Harvard Union.

DISCUSSION OF MARKING SYSTEM; BUSINESS MEETING.

The first business before the Union last night, after the meeting had been called to order by President Merriam, was the debate on the question. Resolved: - "That the percentage system of marking in vogue at Harvard should be abolished." The vote on the merits of the question resulted in 29 votes for the affirmative, and 20 for the negative. The principal disputants on the affirmative were, G. P. Knapp, '87, and H. Page, '88; on the negative, H. B. Hutchins, '86, and I. H. Bronson, Sp. The negative gained the victory on the skill of argument by a vote of 16 to 6.

The following gentlemen spoke from the floor: Affirmative, A. T. Perkins, '87; Platt, '88; Griffing, '89; Hesseltine, '88; negative, Griffing, '88; Rich, '87; Mahany, '88; Proctor, '89; Hobson, '86; Sternbergh, '87; Stedman, '87; Furber, '87. The vote on the debate as a whole stood, affirmative, 12; negative, 21. The question for the next debate is: Resolved, That the coinage of the Bland Silver Dollar should be discontinued.

At the business meeting held after the debate the report of the treasurer showed a balance of $53 in the treasury. A committee report that a design for a shingle had been chosen, and the constitution had been printed. The following extract from the report of the Executive Committee shows the condition of the society:

"When the question of restricting membership to the Union was discussed last spring many doubts were expressed as to the advisability of making any change. The past year had been an unusually prosperous one for the society, and many felt that a movement towards any exclusiveness in membership might result in a lessening of the interest which the college at large would take in the debates of the Union. In making a report for the past half year your Executive Committee takes pleasure in saying that these fears have not been realized; that, on the contrary, greater interest in the society has never been taken than during the past four months, if the attendance at the debates and the number of students who have spoken from the floor are any criteria.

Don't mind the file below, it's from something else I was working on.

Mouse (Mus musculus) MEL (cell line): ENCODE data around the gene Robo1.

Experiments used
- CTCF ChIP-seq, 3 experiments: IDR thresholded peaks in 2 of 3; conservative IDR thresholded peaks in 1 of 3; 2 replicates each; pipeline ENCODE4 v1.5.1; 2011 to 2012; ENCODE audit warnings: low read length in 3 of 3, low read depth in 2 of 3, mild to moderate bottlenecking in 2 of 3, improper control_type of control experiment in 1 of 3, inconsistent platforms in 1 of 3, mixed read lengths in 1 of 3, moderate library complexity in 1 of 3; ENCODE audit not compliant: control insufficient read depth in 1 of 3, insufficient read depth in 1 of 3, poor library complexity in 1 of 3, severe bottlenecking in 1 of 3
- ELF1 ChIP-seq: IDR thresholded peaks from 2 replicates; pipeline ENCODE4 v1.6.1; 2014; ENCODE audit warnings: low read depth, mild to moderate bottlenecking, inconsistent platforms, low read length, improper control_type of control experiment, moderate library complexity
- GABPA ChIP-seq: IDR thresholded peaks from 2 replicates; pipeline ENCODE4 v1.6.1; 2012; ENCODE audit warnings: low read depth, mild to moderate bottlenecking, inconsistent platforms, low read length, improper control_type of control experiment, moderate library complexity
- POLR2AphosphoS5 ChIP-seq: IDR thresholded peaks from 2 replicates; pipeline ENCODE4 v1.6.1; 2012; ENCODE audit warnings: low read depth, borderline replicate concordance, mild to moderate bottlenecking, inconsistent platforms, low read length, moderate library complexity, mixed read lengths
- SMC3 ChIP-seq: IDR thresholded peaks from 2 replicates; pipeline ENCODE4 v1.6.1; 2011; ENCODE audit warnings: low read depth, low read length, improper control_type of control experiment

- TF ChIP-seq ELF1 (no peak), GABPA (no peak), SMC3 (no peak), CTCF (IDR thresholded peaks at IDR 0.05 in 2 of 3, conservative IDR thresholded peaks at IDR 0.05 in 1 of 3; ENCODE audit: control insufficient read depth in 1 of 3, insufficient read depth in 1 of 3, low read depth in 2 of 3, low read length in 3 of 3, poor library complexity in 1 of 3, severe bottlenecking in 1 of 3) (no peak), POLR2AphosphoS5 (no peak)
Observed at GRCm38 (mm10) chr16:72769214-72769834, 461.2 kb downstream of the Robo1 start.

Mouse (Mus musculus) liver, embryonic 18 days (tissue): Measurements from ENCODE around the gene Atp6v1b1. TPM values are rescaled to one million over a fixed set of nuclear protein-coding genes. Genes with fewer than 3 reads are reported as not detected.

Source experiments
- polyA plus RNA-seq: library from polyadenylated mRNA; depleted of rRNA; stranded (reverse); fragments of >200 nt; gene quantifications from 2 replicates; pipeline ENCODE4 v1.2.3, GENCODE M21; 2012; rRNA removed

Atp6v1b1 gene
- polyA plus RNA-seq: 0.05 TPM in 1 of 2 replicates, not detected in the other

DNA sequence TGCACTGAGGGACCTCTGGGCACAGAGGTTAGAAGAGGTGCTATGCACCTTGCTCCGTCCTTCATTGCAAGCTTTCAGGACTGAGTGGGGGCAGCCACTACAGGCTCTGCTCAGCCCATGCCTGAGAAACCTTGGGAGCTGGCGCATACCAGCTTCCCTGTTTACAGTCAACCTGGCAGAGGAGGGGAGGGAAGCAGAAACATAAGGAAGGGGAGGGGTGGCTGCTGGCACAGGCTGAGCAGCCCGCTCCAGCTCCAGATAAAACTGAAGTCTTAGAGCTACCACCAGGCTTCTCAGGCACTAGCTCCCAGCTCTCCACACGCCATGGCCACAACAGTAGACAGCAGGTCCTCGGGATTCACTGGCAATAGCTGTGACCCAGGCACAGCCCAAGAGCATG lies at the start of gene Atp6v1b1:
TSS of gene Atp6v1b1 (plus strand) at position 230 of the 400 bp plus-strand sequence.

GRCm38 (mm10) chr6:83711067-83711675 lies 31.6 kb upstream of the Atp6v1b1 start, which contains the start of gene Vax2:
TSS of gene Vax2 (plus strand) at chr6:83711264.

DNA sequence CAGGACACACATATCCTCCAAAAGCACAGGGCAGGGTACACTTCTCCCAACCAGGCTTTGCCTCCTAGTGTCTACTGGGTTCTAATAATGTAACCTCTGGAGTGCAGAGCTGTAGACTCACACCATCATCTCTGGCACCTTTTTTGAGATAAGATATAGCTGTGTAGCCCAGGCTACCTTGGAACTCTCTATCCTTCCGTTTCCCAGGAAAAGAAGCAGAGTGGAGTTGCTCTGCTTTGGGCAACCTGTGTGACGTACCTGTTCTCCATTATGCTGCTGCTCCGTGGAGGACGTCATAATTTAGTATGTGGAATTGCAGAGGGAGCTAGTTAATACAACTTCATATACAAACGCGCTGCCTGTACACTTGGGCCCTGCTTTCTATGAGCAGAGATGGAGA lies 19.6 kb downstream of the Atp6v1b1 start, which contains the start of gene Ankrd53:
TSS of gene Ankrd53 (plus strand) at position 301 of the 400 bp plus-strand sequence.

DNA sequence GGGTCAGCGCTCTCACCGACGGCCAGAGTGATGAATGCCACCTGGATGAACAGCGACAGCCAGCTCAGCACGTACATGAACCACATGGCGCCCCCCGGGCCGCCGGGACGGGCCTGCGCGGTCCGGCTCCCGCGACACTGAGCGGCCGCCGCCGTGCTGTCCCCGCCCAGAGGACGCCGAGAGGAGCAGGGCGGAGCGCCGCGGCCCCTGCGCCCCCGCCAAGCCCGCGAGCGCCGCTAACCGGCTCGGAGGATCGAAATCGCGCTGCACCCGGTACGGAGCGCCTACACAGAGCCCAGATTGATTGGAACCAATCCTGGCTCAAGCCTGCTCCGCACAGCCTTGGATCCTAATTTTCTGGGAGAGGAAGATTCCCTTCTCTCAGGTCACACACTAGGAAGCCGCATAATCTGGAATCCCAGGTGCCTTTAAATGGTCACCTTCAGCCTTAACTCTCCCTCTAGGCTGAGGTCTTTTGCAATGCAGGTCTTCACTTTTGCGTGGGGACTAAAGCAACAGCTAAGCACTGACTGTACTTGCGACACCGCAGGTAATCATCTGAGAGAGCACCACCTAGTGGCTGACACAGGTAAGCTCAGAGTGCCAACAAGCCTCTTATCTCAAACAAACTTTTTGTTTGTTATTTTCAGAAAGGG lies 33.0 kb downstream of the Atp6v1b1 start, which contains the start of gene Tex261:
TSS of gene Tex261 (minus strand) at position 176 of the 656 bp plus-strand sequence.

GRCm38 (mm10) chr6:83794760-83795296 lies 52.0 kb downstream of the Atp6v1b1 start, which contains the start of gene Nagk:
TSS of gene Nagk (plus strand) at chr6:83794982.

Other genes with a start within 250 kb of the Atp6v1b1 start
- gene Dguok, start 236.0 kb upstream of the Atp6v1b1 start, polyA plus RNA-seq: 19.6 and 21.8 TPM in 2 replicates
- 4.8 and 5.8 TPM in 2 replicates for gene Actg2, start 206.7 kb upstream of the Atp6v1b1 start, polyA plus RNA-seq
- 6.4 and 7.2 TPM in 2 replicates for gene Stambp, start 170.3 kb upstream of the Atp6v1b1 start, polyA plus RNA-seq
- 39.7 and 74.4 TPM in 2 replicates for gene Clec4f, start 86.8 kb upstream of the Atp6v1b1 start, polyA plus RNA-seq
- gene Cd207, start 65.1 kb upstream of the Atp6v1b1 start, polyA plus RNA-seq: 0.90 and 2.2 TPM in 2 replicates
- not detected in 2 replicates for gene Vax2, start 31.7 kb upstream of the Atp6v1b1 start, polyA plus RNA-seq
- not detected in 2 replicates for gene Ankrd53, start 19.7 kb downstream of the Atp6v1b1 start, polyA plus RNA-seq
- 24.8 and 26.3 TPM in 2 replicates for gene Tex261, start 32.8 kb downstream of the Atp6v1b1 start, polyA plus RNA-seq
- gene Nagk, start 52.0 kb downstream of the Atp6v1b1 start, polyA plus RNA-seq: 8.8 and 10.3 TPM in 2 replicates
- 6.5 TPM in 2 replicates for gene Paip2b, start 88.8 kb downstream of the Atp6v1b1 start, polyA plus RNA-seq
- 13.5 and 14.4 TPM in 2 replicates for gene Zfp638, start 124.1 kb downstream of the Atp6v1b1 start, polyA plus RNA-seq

Five debates have been held. The attendance has ranged from 75 to 200, with an average of about 135. The highest average attendance of any previous half year was 125. This increase in the average of but 10 does not, however, gauge the real increase in interest taken by the college in the debates. For in previous years the average has been raised by a large attendance at some one debate. For example the attendance at the meetings when the gubernatorial candidacy of B. F. Butler was discussed was between 300 and 400; at the other debates during the year seldom more than 60 or 70 persons would be present. The same comparison applies, in a less degree, to the attendance at the debates during 1884-85; the discussion of presidential candidates brought out a very large audience, but the remaining debates were not nearly so well attended as have been the regular debates of the past half-year, when no question of unusual public interest has been discussed."

The following new members were elected to the society: Messrs. J. J. Shaughnessy, L. S., P. L. Campbell, '86, W. E. Hesseltine, '88, G. D. Chase, J. H. Proctor, G. A. Reisner, and E. E. Shoemaker, '89. The next business in order was the election of officers. Mr. Merriam, declining a re-election to the office of president, G. P. F. Hobson, '86, was elected to that office. A vote of thanks was unanimously extended to the retiring president. R. B. Mahany, '88, was elected vice-president, and G. P. Furber, '87, secretary and treasurer. The meeting then adjourned.